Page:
“Will you smile for me?” Peter asks. “Come on.”
It takes me a second but I smile.
“Will you give me a kiss?” he asks.
I smile bigger. Finally, he wants to kiss. I like kissing. I prefer it over the other stuff.
Peter is sweet to pull up my shorts and fasten them shut before he leaves. I lie on my back, staring up at the sky. The burnt-out streetlamp. The chain-link fence. The night is still moist and the air is still blue and the pool is still black. Nothing around me has changed but it feels like something might be wrong.
Peter didn’t say why he needed to go and I didn’t ask why he took the watch with him. I wonder if Peter is my boyfriend now. I don’t have his cell number, and I don’t think he’s coming back, and I’m not quite sure what is making me want to stay. My stomach aches. I have a test tomorrow.
For a second, I daydream about someone passing by and finding me. If I see a shooting star, I’ll wish for Jessie Fairchild. I’ll wish for him to come walking down the street right now, wearing that same green oversized jacket. He’ll cloak our bodies, just like he did before, and we’ll laugh about nail polish and school buses. We’ll waltz around the eerie demon-eyed swimming pool and everything will make sense again, and I’ll know that nights like this happen for a reason.
Rubber tires grind down over loose gravel and the harsh headlights of a car shine a spotlight over my body. I lift a hand over my eyes and squint.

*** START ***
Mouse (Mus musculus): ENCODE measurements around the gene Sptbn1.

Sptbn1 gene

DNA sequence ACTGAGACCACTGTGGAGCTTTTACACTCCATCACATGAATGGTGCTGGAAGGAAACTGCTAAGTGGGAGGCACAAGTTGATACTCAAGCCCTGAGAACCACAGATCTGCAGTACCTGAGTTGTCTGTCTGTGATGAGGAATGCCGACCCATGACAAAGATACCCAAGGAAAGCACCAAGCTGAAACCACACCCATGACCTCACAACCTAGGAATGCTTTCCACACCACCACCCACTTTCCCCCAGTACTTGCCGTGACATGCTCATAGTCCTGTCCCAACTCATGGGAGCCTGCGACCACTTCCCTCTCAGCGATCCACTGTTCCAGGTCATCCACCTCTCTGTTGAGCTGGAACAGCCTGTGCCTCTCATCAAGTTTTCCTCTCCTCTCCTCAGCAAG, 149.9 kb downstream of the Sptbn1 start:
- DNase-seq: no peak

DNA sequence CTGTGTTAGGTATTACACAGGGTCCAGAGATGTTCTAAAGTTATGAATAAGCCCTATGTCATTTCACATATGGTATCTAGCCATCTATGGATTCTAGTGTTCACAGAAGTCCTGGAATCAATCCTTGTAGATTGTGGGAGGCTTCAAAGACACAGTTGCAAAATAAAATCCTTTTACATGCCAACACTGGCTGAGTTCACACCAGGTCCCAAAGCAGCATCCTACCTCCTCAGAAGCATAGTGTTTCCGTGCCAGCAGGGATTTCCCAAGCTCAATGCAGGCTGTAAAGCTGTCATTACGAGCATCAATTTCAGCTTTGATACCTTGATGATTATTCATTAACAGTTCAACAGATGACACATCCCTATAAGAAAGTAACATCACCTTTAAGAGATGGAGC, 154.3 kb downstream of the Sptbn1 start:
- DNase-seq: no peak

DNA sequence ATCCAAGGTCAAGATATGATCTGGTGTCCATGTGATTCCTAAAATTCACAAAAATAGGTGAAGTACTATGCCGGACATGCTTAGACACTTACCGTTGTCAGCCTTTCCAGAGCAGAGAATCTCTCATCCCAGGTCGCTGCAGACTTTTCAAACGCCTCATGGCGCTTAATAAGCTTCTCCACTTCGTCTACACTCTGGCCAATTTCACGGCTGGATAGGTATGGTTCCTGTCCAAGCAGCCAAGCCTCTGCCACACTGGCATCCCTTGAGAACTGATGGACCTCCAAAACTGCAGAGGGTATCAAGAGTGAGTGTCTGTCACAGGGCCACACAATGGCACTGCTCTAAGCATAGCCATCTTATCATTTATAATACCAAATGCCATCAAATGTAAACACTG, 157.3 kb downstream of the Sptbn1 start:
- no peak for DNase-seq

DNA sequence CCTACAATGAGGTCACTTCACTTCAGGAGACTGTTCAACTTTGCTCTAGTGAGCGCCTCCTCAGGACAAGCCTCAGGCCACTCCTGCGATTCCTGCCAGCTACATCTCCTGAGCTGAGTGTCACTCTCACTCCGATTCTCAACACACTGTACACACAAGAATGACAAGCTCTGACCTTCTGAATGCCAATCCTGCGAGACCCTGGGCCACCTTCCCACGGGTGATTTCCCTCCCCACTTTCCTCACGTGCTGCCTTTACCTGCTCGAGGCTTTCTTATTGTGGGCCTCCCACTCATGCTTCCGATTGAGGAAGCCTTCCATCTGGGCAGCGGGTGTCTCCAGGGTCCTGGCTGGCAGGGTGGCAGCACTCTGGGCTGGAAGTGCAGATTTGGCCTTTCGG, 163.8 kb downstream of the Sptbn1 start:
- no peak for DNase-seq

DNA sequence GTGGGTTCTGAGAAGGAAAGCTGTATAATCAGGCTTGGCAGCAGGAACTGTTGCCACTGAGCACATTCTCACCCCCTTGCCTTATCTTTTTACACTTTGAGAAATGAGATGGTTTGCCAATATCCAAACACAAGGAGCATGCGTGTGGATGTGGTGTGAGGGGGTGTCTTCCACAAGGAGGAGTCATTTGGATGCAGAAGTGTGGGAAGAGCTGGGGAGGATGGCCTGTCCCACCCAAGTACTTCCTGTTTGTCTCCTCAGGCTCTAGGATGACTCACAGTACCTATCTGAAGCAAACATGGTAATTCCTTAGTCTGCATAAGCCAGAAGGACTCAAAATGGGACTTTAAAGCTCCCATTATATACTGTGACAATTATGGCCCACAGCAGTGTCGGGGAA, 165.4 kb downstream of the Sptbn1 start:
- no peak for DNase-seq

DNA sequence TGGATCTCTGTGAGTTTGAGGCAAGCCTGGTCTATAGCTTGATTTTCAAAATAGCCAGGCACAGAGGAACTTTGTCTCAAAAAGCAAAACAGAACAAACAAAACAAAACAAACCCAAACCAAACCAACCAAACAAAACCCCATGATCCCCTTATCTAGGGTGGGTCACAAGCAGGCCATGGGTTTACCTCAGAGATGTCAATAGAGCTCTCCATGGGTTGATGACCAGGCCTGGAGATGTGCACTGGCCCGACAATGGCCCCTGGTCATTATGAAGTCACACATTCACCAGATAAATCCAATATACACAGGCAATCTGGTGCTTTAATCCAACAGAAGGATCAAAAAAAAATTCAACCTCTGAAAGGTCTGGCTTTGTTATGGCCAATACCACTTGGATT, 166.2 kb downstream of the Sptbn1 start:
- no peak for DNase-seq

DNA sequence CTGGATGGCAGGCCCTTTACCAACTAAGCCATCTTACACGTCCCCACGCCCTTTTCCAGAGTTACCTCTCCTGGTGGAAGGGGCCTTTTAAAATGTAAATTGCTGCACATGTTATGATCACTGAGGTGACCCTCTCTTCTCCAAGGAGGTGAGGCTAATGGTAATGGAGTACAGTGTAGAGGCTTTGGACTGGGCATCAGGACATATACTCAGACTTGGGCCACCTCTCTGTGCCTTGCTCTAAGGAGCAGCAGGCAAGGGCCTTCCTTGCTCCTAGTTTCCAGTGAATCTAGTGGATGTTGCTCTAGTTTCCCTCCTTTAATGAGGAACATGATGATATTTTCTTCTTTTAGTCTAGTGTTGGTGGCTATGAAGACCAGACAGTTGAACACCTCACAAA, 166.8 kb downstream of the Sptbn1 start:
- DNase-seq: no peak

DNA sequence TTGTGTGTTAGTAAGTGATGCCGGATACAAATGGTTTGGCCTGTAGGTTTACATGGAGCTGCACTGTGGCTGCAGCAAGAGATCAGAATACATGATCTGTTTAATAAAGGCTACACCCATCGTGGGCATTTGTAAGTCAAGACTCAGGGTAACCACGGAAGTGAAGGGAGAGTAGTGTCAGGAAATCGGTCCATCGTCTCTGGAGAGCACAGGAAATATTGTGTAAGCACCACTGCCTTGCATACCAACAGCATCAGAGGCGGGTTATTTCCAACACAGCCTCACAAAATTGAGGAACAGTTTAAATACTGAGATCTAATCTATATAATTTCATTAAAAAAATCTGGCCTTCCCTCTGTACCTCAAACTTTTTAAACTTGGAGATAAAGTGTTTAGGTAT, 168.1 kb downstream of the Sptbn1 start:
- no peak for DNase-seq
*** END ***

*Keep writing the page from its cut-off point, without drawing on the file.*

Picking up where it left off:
“Lizzie? Lizzie!” Dad barks, straining to get his chest and belly out the driver’s side window. “Girl, get your fat ass in this car. Do you know what time it is? Do you know what time it is?” I can’t see my little brother, but I hear his sobs from inside the car.
I check to make sure all my clothes are intact, and that the buttons of my shorts are fastened. I stand and shake out my soiled beach towel. A few blades of grass escape free. I’m missing a flip-flop.
“Girl, get in this car right now!”
I search the ground around me, mud seeping through the cracks of my naked toes as I bundle the towel under my arm and attempt a few uneven steps. I read on the internet that it can hurt afterward, but that that’s OK.
I peek over my shoulder, eyeing the black tar swimming pool—now an abyss. It just doesn’t make sense. Something wet falls and catches inside the hammock of my underwear and I wonder if Peter could tell it was my first time. I guess I’ll see him on the bus tomorrow.
Peter says he doesn’t want to be a bus driver forever. He wants to go back to school and get his teaching degree. “So I can be with kids just like you,” he said one day from his captain’s chair, tapping my nose with the tip of his middle finger. He then turned and winked at my reflection in the rearview mirror. I blushed and watched the neighborhood houses carousel through the frame of my passenger window, replaying Peter’s compliment in my head. Over and over.
Kids just like me.
Jan Saenz is a Houston-based writer and serial thrift shopper. Her work has appeared, or is forthcoming, in Paper Darts, Bending Genres and Jellyfish Review. She is currently working on her third novel. To stalk her, visit http://www.jansaenz.com or follow @jan_saenz.